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In the 1960s, Paul Kopsch (an Ohio coroner), Daniel Turcos (a police sergeant), and Donald Ward (Kopsch's special investigator), began experimenting with special purpose handgun ammunition. Their objective was to develop a law enforcement round capable of improved penetration against hard targets, such as windshield glass and automobile doors. Conventional bullets, made primarily from lead, often become deformed and less effective after striking hard targets, especially when fired at handgun velocities. The inventors named their company "KTW," after their initials.
After some experimentation with sintered tungsten-alloy rounds, which were eventually abandoned due to supply and cost concerns, the inventors settled on a bullet consisting mostly of hardened brass with a steel core. In testing, the comparatively hard brass bullets wore out barrels far more quickly than standard solid lead and copper-jacketed lead rounds, since they did not deform to fit the rifling. In an attempt to reduce barrel wear, the bullets were experimentally coated with a protective layer of Teflon. The inventors, having also noted that the tips of canes were frequently covered with the relatively soft and malleable Teflon to help them grip surfaces, found that the addition of Teflon helped to prevent bullet deflection off of vehicle doors and windshields, further improving penetration against those surfaces.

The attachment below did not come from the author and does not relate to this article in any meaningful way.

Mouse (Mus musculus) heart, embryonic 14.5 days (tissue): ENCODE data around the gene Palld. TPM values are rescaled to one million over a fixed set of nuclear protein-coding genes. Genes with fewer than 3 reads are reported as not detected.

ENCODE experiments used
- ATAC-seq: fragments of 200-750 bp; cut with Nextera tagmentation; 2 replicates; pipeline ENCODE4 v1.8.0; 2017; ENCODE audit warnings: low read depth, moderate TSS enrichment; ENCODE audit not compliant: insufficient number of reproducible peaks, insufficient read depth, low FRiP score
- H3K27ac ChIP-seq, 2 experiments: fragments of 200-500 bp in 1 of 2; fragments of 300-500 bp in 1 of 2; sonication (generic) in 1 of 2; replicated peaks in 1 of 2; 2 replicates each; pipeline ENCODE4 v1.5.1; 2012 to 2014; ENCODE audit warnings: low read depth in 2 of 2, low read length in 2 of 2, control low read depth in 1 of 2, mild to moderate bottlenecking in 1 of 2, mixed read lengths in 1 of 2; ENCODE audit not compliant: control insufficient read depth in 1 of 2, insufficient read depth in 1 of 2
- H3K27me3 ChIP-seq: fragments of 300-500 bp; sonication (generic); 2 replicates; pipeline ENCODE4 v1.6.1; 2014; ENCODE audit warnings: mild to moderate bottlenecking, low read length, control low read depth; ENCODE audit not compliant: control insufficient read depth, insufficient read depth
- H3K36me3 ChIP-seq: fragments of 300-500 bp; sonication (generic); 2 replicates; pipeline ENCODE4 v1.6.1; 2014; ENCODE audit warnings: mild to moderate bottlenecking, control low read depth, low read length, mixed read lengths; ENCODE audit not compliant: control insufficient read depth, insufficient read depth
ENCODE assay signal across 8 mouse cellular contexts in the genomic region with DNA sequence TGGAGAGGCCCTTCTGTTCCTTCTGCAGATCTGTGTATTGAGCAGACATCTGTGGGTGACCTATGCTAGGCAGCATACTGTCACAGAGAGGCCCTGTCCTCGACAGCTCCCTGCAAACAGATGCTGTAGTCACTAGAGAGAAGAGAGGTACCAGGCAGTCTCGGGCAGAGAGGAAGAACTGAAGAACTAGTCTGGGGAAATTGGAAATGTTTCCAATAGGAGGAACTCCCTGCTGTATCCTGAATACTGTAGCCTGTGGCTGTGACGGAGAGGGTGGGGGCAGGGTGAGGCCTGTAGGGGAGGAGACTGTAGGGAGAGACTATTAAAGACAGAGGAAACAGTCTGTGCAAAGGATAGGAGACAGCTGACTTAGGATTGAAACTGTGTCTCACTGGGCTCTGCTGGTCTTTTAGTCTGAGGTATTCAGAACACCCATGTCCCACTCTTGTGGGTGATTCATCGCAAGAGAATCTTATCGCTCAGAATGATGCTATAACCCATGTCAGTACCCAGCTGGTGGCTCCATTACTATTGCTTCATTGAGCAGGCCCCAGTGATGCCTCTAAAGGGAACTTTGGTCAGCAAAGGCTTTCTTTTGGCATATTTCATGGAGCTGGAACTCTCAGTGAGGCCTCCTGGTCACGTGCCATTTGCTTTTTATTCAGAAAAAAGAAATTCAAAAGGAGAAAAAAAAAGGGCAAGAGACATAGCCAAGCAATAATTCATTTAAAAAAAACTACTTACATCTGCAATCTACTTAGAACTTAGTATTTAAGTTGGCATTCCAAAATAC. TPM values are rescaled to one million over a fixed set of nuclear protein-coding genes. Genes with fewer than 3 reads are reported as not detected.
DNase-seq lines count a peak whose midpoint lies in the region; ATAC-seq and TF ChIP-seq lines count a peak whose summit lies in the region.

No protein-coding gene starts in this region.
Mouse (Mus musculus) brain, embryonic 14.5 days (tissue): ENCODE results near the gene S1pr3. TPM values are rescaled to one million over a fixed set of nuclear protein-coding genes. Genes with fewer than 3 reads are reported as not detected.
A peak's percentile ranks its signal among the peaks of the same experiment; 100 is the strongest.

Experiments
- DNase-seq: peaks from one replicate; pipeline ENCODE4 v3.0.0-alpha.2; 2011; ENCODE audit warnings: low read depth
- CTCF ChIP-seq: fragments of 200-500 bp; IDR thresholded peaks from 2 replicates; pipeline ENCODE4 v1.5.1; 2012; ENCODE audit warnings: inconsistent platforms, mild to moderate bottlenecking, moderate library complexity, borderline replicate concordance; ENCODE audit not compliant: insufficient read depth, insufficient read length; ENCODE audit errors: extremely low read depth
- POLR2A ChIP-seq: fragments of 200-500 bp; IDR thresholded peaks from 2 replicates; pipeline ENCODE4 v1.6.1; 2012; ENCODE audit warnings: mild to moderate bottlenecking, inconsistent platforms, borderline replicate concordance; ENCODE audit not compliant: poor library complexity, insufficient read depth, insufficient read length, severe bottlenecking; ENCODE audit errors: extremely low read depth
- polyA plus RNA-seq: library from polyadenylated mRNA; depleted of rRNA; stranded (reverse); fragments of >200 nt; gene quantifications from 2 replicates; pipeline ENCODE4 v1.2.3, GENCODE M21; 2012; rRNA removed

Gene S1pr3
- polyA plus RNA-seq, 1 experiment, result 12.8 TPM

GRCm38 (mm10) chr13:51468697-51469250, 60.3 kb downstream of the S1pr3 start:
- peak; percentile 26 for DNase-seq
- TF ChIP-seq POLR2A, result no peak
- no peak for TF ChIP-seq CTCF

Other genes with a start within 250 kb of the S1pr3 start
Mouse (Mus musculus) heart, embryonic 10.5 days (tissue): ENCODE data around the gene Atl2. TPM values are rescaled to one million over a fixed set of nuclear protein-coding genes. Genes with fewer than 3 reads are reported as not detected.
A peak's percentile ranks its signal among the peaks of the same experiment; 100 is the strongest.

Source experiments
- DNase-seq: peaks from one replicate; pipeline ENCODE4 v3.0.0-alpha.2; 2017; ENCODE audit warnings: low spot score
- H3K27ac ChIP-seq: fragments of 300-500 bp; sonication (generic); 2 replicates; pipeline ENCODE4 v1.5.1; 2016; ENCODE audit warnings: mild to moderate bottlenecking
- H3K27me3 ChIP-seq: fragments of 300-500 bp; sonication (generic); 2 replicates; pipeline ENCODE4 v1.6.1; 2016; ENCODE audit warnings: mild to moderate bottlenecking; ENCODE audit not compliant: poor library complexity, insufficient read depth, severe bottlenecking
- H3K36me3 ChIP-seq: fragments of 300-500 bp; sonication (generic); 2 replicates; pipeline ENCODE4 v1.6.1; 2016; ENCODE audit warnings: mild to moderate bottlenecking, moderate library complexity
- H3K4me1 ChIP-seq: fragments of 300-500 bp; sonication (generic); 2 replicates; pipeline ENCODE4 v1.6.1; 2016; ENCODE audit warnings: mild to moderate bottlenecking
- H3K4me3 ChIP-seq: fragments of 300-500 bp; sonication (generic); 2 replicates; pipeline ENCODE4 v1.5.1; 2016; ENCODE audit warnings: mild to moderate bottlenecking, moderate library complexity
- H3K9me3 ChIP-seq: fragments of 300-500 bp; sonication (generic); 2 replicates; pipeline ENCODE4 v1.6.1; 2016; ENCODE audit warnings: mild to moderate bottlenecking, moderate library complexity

By the late 1960s, KTW had begun commercial production. In 1980, continued production of the ammunition was turned over to the North American Ordnance Corporation. The production of KTW-branded ammunition eventually ceased in the 1990s. However, some manufacturers continue to coat their bullets with various compounds, notably Teflon and molybdenum disulfide, as a protective layer against barrel wear.
Not a lot of performance data is available for these bullets, although the 9mm offering was reputed to push a 100grn projectile at a velocity of 1350fps.